• SSH to your nagios server
  • sudo su -
  • nano /usr/local/nagios/etc/cgi.cfg
  • Add the MYNEWUSER wherever necessary
    • authorized_for_system_information=nagiosadmin,userhere,MYNEWUSER

Battery Health Windows

Had a remote user complain that his laptop’s battery was only lasting “about 5 minutes” before it would either shutdown or he’d have to plug it in. The laptop was 3 years old, but the battery had already been replaced ~6 months ago.

It’s at this point that I’d like to push my own thinking. This user had received a new-to-him laptop as the first member of his team to be upgraded from Windows 7 to Windows 10. If you’re familiar with Dell products, he upgraded from a 7480 to a 7490 laptop. If you’re also familiar with how office politics goes, as soon as one person on a team has something new/shiny, the others want it too. Well this PoC upgrade process (he was part of a pilot group) went well. Fast forward 6 months and the rest of his team is receiving 7400 laptops and he feels like he’s missing out (total conjecture) as part of their windows 10 upgrade process.

Anyway, you can run the battery report remotely assuming they’re somehow connected to the network – usually via a VPN or directly on the network.

  • Run Powershell as an Administrator
    • windows key + x, Windows Powershell (Admin)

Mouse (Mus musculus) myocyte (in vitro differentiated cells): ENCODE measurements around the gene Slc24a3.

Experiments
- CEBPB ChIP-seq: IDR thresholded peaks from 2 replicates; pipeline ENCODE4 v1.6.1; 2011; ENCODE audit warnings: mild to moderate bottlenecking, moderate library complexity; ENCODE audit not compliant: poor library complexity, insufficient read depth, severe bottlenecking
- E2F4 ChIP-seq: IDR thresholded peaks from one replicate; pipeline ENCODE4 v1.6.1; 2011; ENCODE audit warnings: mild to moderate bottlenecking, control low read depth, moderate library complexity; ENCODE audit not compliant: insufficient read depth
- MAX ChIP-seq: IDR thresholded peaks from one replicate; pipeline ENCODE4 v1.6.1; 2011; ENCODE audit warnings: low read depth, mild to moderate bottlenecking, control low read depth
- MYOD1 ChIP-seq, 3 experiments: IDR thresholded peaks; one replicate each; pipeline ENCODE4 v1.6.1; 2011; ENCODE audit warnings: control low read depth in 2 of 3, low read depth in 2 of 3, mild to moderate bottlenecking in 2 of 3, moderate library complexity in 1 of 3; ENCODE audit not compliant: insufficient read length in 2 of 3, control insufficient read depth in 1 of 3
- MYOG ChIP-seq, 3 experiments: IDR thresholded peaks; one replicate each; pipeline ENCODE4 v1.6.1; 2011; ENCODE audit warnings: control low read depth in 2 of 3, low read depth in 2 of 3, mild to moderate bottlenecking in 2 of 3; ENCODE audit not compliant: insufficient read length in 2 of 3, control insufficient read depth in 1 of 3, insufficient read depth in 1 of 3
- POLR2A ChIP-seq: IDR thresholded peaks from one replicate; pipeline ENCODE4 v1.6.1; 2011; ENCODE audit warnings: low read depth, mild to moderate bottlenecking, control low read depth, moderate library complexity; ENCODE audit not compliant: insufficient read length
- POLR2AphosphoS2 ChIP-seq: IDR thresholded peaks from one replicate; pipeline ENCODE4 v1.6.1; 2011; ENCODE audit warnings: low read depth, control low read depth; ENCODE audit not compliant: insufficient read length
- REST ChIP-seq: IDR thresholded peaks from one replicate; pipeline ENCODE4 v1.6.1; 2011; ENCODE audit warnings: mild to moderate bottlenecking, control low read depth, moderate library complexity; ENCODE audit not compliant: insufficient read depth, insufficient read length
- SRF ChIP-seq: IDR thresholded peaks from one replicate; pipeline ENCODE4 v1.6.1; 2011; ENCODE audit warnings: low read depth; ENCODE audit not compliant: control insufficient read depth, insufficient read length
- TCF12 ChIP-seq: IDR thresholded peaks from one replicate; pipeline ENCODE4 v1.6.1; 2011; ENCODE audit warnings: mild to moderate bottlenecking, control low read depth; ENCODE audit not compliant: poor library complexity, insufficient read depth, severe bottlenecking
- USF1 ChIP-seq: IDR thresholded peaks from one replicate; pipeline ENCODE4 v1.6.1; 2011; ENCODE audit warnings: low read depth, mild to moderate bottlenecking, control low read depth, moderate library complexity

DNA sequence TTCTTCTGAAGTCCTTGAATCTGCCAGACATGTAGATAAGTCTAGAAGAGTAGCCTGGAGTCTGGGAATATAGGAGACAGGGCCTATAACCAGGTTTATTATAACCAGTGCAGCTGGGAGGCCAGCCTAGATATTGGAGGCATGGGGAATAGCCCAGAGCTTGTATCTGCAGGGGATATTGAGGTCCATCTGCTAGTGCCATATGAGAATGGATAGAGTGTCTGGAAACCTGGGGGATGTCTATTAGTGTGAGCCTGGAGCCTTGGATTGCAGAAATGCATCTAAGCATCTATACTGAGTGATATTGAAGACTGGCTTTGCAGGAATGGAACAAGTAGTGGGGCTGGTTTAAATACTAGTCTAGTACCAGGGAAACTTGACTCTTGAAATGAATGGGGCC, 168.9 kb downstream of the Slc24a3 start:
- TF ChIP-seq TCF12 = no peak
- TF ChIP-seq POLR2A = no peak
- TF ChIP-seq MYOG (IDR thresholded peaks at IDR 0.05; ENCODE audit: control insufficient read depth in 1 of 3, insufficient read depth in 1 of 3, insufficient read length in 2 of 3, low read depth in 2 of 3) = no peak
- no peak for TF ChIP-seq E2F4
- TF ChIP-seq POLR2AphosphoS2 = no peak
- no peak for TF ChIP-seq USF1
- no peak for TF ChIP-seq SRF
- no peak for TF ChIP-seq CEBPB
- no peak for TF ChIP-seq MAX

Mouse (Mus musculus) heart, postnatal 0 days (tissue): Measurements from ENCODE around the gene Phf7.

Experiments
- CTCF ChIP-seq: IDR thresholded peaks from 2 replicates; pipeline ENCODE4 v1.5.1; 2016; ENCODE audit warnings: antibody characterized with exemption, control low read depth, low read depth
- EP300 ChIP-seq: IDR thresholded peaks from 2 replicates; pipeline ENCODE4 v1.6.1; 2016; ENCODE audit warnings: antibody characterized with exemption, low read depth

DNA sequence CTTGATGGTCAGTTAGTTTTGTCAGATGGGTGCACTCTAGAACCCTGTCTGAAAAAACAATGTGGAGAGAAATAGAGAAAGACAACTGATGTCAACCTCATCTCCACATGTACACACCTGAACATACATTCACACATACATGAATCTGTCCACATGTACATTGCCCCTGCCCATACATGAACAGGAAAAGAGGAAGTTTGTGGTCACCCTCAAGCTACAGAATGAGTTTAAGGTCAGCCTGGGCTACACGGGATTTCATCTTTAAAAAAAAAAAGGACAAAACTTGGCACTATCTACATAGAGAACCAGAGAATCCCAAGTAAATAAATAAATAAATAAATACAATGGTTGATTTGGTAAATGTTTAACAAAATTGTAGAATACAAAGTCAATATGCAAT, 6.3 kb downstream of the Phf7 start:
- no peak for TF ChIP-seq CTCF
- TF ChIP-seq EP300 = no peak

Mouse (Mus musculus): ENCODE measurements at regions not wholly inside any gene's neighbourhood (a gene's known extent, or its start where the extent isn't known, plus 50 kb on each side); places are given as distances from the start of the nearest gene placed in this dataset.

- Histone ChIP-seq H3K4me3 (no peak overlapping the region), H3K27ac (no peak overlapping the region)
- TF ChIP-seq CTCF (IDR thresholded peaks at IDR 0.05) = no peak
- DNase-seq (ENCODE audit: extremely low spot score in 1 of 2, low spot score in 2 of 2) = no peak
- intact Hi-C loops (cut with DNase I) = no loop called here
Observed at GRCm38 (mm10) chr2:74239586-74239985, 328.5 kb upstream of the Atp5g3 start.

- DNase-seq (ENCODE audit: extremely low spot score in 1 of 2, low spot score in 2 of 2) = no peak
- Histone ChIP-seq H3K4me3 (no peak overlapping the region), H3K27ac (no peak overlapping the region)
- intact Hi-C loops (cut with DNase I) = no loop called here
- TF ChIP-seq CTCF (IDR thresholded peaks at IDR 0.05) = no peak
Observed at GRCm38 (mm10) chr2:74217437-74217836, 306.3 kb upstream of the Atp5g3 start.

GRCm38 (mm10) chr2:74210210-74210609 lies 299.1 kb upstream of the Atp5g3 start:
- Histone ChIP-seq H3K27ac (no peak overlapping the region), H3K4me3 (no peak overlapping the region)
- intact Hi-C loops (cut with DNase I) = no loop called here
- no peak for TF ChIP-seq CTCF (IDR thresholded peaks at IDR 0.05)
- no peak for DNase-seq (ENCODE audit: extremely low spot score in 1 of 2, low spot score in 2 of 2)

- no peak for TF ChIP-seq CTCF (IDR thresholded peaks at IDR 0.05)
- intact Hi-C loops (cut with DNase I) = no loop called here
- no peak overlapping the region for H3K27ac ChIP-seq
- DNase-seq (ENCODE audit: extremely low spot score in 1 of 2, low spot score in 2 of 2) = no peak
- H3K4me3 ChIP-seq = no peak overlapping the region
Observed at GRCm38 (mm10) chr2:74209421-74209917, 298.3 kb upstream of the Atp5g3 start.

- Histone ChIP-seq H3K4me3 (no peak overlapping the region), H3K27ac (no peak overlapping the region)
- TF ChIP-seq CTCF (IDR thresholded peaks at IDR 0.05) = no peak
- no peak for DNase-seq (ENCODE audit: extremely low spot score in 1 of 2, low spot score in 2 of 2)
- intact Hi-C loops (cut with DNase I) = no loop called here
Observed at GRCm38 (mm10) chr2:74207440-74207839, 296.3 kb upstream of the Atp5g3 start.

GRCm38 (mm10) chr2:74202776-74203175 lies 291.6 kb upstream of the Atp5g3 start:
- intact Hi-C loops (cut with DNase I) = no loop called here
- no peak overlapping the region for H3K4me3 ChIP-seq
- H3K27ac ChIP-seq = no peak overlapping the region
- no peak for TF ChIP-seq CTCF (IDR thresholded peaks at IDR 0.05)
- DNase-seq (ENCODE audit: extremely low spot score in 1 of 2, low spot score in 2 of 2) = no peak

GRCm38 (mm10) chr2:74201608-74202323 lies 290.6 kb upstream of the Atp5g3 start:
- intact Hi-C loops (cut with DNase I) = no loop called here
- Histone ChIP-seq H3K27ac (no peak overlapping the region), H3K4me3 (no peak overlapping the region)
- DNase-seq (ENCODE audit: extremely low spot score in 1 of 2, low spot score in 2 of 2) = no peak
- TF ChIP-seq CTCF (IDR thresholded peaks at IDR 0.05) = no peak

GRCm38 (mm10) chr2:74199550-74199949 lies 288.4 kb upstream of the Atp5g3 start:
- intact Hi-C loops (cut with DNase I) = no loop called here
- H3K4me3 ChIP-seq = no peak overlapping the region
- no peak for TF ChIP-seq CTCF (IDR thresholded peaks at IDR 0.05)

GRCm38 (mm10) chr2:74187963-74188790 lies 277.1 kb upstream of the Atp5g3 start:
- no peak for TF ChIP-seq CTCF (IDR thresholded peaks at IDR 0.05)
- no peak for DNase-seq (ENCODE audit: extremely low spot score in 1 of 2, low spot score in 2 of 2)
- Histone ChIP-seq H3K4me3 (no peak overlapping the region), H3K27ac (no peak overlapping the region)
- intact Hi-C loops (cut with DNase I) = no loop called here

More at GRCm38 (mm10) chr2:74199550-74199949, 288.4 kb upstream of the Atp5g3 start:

• powercfg /batteryreport /output "C:\temp\battery-report.html"
  • Open the battery-report.html in any browser

Windows Change Network Type

I completely understand the segmentation of networks based on labels – Private for trusted internal communications, Public for non-trusted or external communications, and DomainAuthenticated for domain-joined systems. This allows for a more fine-tuned windows firewall experience and can create a more secure environment.

Unless the automatic labels get it wrong. OK, I should preface that I’ve never seen the automatic network labels go the wrong way – that is to say a “public” connection that is actually labeled as a private/trusted one. However, it’s still a PITA when Windows thinks the connection is untrusted (public) when it’s really something on the internal network.

It generally does this with my VPN connections. TUN and TAP both have had this issue, so I think it’s more a Windows-feature than anything else.

Enter PowerShell. You’ll see a theme here, I’ve been PSing a lot more lately.

  • Run an Elevated Powershell (run as administrator)
  • List out all network profiles
    • Get-NetConnectionProfile
  • Find the Interface Index of your connection, then set the category
    • Set-NetConnectionProfile -InterfaceIndex 22 -NetworkCategory Private

There are ways to do this from a Registry Editor perspective as well, but this seems to be the easiest way (and doesn’t require a reboot). More info here

Exchange Truncate Logs

In a hybrid environment had an Exchange server on-prem (2016) that was not being backed up by normal means. In fact, now that I’m writing this, I’m pretty sure it’s not being backed up at all; something I’ll look into eventually.

Anyway, this Exchange server was filling up its drive space for logs. So I “faked” a backup and truncated the logs without any dismounting of the storage or taking the system offline.

  • Run CMD as an administrator
  • diskshadow
  • add volume e: (this is assuming your Exchange DB and Logs directories are on the E: drive)
  • begin backup
  • create
  • end backup
  • Profit!

Ramblings Of An IT Person